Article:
There are several chelating agents that are commonly used in commercial fertilizers which are able to effectively neutralize the opposing electrical charges present between micronutrients and the root zone. The chelating agent is typically identified on the ingredient label next to the trace element/mineral it serves to chelate. If the label has EDTA written next to a trace element, the fertilizer contains ethylene-diamine-tetra-acetate, the most commonly used chelating agent. Higher quality grades of fertilizers may also contain DTPA (diethyle-netriamine-penta-acetate). EDDHA (ethylene-diamine-dihydroxy-phenylacetic-acid) represents the highest quality of synthetic chelating agents available and are the most effective across all growing environments.
EDTA is the most widely used chelating agent and is effective for both soil and foliar applied nutrients; it has four molecular points of connection. Like other synthetic chelates, EDTA is recognized as a foreign compound by plants and is therefore absorbed by the plant but not metabolized. When the chelated element is required, the plant will remove the positively charged element – such as iron – from the chelate and absorb the element. However, since the chelating agent is foreign to the plant, it will reject the synthetic chelating agent back into the nutrient solution where it is once again free to chelate other elements. EDTA is better suited to slightly lower than neutral pH levels, as high pH conditions will cause it to prematurely release the element back into the nutrient solution instead of delivering it to its intended destination within the plant.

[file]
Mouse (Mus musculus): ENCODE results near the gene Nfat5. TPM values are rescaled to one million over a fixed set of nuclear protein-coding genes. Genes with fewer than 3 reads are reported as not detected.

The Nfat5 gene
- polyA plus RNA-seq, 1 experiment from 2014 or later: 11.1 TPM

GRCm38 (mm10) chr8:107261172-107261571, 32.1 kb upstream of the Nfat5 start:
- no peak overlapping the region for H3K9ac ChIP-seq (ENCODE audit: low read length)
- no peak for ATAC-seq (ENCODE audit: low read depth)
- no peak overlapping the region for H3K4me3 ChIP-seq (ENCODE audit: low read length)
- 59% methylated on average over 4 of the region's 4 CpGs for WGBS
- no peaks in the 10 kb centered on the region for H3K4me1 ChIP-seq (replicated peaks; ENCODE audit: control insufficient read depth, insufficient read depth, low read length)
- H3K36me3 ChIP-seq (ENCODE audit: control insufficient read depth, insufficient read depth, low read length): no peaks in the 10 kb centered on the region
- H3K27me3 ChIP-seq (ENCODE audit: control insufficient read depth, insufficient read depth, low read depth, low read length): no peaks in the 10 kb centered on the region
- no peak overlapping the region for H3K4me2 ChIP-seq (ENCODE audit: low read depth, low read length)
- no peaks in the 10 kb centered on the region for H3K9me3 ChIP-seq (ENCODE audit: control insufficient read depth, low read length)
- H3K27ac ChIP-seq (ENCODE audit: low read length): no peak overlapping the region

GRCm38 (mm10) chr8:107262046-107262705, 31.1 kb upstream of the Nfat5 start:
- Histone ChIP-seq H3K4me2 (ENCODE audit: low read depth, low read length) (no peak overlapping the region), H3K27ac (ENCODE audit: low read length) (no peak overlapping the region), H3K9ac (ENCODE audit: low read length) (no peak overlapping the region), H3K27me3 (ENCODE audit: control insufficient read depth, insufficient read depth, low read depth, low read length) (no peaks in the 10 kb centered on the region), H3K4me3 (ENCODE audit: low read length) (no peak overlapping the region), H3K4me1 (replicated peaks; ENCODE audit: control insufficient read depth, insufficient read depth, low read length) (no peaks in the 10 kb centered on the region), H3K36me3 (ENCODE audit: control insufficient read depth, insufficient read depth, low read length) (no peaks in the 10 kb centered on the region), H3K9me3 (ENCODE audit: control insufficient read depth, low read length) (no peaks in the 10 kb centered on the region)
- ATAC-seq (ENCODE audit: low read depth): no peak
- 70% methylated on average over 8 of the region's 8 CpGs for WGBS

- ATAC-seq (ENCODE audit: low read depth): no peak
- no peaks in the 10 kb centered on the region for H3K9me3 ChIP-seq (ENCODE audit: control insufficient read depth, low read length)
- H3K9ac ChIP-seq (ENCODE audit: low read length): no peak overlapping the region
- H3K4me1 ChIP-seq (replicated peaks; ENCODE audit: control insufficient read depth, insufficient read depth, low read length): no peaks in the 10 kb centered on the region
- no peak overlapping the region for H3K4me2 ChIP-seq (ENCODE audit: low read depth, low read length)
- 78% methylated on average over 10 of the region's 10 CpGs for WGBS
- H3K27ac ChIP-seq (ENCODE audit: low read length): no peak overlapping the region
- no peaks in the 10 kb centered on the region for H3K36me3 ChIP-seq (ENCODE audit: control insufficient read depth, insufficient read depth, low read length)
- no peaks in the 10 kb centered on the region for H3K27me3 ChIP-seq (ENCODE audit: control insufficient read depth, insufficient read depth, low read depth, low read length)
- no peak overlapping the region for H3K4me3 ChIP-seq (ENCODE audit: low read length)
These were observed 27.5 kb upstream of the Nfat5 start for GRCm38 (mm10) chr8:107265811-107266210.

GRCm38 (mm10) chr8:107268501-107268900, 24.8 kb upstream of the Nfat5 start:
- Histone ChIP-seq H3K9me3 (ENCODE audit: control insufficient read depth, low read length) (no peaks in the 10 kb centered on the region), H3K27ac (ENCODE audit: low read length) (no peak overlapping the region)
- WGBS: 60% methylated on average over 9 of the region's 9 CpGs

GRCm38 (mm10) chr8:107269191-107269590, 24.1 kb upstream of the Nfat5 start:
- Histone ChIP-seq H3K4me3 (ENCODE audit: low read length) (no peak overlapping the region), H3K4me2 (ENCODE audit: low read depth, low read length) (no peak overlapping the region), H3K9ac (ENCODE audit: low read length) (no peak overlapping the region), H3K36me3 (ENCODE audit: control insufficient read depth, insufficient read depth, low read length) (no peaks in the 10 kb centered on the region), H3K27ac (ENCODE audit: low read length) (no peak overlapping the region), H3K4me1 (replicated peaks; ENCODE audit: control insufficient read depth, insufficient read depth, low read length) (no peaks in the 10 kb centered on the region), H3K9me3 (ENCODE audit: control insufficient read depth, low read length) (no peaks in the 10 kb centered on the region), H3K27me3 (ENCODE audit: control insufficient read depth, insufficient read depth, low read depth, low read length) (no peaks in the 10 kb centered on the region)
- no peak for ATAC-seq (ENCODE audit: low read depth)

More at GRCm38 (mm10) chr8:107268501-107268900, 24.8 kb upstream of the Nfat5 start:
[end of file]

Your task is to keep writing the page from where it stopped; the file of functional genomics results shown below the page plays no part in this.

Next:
DTPA is a chelating agent better suited for high pH conditions. It has five points of molecular connection to the element it chelates, allowing it to hold the element more tightly. DTPA is more costly than EDTA and is less soluble so it is found in smaller quantities than EDTA in most synthetic fertilizer formulations.
Types of Chelating Agents and their Stability at Different pH Levels
The graph below shows the level of iron stability with different chelating agents at different pH levels. As clearly shown, EDDHA is the strongest chelate of any of the commonly used complexing materials and maintains iron availability to plants past pH 9.0. However, the other synthetic chelating agents are also highly effective as long as pH conditions are suitable. EDTA is better suited to slightly lower than a neutral pH level of 7. DTPA is most effective at slightly higher pH levels.
Because it is the strongest and therefore most effective of the synthetic chelating agents, EDDHA is found only in select fertilizer formulations because of its relatively high cost. Along with organic enhancements, New Age Nutrient’s Maxx Micro base nutrient product uses EDDHA chelates to enable maximum absorption of micro nutrients, making their 3-part base nutrient system highly effective. Plants supplied with adequate levels of EDDHA are able to absorb more iron and zinc than plants supplied with EDTA, which is very important as zinc is often locked out in the later part of the flowering cycle due to excessive phosphorous levels. A zinc deficiency typically causes plant leaves to yellow.